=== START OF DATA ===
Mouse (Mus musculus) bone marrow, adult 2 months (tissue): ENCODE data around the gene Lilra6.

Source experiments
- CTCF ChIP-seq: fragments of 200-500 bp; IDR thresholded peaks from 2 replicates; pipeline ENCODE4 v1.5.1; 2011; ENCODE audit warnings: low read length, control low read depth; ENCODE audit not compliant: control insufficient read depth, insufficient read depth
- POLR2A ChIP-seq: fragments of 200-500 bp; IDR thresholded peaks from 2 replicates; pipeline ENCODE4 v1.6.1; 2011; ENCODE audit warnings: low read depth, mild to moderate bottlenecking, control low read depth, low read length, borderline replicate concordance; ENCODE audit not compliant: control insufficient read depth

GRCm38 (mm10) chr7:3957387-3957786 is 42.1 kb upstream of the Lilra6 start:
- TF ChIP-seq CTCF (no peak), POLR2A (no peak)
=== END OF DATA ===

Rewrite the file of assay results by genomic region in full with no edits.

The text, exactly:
Mouse (Mus musculus) bone marrow, adult 2 months (tissue): ENCODE data around the gene Lilra6.

Source experiments
- CTCF ChIP-seq: fragments of 200-500 bp; IDR thresholded peaks from 2 replicates; pipeline ENCODE4 v1.5.1; 2011; ENCODE audit warnings: low read length, control low read depth; ENCODE audit not compliant: control insufficient read depth, insufficient read depth
- POLR2A ChIP-seq: fragments of 200-500 bp; IDR thresholded peaks from 2 replicates; pipeline ENCODE4 v1.6.1; 2011; ENCODE audit warnings: low read depth, mild to moderate bottlenecking, control low read depth, low read length, borderline replicate concordance; ENCODE audit not compliant: control insufficient read depth

GRCm38 (mm10) chr7:3957387-3957786 is 42.1 kb upstream of the Lilra6 start:
- TF ChIP-seq CTCF (no peak), POLR2A (no peak)